I’ve always been a fairly inarticulate critic, an especially embarrassing quality in a writer. I know when I love something, but I get a little tongue-tied when I try to explain the reasons. It’s a visceral thing, that art-love connection, hard for me to translate into language.
So I always ooohh and aaahh when I come across an especially articulate explanation of an arty-phenomenon. It happened just yesterday, when reading Kathleen T. Horning’s interview with Norton Juster and Jules Feiffer in the October issue of SCHOOL LIBRARY JOURNAL.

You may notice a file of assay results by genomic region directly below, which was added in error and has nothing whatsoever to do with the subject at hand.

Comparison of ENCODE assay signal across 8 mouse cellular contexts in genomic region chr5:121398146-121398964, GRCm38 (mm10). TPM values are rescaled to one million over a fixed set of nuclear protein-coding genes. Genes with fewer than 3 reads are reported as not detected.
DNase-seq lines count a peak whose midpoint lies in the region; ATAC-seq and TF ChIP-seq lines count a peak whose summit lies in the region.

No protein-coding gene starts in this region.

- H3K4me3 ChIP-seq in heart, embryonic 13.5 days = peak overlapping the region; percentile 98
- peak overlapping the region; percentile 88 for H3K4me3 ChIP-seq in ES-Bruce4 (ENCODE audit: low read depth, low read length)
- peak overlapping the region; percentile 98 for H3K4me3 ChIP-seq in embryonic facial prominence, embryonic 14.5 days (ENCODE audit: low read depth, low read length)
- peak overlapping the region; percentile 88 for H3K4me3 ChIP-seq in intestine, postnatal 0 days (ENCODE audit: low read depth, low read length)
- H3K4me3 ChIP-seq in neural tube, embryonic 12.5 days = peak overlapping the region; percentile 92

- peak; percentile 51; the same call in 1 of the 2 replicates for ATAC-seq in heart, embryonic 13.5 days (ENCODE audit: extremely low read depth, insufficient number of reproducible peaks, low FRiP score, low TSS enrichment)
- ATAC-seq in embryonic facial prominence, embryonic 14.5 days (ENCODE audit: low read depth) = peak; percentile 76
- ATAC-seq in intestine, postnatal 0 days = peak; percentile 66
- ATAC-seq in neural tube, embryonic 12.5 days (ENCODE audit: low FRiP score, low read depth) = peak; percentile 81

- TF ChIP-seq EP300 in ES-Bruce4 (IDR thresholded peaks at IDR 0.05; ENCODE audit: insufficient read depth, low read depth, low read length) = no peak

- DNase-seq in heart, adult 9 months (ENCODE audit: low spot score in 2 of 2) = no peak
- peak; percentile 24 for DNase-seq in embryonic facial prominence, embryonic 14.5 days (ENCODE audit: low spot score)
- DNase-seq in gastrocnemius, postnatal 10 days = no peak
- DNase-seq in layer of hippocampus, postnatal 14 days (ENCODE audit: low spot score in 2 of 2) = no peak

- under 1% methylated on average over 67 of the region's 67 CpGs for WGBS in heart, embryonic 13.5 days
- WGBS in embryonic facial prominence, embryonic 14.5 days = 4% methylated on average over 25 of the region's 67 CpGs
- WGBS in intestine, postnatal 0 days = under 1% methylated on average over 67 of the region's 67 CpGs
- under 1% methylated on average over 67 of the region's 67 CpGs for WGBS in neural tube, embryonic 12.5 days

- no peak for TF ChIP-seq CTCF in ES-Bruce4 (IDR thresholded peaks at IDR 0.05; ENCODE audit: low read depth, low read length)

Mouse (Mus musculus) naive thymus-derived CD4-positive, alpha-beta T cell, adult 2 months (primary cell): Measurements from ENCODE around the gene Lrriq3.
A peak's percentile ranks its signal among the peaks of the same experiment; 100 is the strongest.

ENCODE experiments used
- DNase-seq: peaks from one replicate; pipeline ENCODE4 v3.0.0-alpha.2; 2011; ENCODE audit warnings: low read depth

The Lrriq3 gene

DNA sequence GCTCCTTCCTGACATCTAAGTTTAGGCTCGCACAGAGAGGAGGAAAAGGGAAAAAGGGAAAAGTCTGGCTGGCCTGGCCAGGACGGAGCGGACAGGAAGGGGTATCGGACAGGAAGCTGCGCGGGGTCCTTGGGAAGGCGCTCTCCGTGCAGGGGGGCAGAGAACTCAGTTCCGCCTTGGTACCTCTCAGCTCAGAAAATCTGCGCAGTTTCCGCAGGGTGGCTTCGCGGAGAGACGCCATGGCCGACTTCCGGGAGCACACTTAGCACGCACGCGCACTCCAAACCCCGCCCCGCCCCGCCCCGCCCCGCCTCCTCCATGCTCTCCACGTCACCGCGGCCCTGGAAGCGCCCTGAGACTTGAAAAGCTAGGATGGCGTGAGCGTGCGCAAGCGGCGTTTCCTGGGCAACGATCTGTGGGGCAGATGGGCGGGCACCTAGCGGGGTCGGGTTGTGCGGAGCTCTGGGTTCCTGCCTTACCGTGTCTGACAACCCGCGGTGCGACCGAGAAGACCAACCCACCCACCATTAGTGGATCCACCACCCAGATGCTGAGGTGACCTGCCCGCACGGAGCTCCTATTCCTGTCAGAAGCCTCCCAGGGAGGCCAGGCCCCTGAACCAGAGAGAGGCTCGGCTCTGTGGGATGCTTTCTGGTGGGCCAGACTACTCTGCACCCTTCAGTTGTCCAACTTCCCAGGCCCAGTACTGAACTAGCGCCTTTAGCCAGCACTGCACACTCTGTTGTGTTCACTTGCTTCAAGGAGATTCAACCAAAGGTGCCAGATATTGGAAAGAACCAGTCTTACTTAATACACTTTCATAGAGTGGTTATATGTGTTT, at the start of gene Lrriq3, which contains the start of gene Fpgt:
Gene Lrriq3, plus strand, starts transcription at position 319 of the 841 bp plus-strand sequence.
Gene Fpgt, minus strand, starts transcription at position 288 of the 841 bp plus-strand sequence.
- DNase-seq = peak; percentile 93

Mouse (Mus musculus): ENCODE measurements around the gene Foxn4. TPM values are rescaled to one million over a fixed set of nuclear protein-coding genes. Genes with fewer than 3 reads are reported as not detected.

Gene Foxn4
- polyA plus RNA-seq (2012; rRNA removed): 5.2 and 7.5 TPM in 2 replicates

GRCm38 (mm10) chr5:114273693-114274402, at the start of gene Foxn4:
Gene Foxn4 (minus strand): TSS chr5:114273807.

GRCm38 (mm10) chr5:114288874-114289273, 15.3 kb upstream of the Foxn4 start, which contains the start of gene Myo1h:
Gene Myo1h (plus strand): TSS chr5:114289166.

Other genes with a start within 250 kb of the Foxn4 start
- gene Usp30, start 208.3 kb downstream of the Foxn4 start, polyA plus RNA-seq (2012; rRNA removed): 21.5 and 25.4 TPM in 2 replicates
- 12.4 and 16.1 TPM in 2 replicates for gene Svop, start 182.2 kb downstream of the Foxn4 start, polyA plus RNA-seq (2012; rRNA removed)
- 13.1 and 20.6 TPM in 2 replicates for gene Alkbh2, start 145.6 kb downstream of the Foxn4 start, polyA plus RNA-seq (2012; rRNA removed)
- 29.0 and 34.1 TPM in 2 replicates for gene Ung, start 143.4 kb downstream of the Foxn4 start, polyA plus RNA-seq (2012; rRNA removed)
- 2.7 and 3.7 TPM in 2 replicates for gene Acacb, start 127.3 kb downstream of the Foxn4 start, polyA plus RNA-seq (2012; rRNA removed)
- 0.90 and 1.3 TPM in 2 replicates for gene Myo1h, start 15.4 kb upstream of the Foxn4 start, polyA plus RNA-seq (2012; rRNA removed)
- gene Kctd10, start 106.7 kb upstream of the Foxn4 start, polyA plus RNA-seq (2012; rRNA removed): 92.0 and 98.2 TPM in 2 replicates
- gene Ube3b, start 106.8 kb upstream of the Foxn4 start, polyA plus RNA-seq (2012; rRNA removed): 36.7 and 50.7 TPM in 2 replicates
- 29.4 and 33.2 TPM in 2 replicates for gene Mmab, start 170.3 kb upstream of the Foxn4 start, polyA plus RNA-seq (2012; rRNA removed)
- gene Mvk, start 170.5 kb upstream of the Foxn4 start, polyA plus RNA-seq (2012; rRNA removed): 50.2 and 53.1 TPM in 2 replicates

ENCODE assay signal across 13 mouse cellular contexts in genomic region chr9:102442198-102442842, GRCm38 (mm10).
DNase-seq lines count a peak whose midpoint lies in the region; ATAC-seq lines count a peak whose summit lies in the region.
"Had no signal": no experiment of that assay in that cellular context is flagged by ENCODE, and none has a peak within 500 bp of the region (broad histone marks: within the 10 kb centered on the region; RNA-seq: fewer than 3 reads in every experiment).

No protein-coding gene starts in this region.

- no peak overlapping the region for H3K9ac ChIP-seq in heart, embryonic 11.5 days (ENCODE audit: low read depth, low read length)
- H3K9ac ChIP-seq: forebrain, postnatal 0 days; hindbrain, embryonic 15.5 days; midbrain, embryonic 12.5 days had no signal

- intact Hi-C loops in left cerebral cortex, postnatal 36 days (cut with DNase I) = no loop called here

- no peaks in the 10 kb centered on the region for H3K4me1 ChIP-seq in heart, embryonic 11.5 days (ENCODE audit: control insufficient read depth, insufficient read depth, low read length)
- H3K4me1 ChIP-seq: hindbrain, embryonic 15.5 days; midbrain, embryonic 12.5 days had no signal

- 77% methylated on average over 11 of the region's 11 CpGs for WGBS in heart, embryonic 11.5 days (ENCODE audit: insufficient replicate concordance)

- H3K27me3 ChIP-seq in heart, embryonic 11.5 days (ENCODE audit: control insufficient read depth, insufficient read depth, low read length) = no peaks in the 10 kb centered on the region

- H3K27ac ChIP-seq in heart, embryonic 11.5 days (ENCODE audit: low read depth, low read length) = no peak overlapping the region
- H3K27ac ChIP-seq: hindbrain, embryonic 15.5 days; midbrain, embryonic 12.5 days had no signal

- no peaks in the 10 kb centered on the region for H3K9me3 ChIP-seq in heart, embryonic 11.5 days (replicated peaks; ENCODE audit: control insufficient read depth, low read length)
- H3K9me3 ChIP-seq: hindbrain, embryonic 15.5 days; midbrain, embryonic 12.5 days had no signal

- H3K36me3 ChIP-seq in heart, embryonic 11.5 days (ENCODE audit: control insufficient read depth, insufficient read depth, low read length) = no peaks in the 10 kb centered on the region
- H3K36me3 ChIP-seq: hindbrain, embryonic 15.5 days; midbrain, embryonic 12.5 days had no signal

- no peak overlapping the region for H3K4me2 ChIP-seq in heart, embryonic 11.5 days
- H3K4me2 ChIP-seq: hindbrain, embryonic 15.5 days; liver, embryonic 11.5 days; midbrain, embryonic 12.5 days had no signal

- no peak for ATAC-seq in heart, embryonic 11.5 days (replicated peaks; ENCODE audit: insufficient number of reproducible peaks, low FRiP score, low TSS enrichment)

Feiffer describes exactly what I’m trying to get at with this Literary Friendships blog thing.
“One of the wonderful things about children’s books is that a kid can read something and find in the book a friendship, an ally, something he doesn’t have at home. He can create a relationship with the text that is profound, in a way that is different from any other experience he has. And then he can look back on this book and others as one of the big changing moments of his life.”
Exactly. Thank you, Jules Feiffer.